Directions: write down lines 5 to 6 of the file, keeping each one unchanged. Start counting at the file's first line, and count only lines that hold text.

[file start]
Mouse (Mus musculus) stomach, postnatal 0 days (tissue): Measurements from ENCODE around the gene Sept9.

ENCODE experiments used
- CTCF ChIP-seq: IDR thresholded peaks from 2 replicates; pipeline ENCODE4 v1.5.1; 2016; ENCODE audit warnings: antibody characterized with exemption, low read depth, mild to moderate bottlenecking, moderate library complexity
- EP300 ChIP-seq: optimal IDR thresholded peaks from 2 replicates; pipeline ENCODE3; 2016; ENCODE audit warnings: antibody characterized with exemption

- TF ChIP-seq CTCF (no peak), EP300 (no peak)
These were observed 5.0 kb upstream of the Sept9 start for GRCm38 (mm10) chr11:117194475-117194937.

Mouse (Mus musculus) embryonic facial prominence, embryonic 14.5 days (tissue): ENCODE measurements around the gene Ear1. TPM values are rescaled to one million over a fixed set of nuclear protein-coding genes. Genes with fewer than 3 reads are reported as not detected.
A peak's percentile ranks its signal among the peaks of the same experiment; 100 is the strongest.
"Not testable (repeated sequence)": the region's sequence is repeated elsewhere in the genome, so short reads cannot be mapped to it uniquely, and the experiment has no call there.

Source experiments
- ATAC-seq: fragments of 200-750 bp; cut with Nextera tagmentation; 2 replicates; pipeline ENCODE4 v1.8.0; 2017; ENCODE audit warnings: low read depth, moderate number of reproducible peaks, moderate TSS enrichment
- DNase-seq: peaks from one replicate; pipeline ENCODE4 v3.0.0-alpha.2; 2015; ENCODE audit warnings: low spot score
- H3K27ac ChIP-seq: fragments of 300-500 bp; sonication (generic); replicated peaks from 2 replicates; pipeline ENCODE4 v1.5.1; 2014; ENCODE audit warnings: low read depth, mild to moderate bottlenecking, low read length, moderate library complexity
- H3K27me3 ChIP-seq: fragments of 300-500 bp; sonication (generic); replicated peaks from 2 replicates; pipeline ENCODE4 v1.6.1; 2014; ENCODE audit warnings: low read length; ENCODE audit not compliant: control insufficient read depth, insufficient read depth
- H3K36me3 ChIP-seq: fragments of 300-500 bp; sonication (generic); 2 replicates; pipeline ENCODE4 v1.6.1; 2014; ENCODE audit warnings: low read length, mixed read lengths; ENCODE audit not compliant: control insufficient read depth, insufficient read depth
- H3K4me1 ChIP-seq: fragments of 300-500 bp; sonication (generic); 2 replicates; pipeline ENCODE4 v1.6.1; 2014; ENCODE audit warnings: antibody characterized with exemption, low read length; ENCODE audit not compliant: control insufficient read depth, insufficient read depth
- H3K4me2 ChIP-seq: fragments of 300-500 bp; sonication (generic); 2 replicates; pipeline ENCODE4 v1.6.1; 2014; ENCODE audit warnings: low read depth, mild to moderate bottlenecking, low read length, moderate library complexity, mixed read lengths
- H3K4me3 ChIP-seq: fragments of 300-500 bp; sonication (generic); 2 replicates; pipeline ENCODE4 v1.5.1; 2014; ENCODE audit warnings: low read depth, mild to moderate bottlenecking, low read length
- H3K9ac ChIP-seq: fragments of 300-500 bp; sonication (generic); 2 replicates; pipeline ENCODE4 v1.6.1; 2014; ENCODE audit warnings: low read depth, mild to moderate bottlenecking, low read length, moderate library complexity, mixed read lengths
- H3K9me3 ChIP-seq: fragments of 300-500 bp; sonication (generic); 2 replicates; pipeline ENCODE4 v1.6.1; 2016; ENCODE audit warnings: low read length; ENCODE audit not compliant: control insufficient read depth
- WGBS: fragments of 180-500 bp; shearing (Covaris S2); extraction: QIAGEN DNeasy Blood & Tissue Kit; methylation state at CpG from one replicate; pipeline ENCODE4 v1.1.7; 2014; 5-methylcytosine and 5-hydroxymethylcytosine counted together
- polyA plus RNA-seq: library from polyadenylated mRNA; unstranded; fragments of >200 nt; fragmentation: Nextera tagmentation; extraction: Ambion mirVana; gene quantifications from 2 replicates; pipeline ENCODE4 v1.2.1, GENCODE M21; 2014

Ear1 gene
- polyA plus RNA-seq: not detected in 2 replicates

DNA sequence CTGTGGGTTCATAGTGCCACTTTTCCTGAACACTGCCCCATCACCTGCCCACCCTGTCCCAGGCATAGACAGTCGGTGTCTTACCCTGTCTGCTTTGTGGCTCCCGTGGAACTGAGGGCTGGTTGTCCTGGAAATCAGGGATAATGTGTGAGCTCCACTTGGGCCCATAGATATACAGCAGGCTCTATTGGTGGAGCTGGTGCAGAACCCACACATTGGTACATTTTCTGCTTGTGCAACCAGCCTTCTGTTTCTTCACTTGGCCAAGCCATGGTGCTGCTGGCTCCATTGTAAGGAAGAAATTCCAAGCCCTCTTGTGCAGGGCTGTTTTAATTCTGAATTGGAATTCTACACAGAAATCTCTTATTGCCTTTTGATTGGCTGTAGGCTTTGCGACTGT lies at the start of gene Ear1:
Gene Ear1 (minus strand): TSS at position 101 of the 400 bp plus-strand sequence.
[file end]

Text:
- TF ChIP-seq CTCF (no peak), EP300 (no peak)
These were observed 5.0 kb upstream of the Sept9 start for GRCm38 (mm10) chr11:117194475-117194937.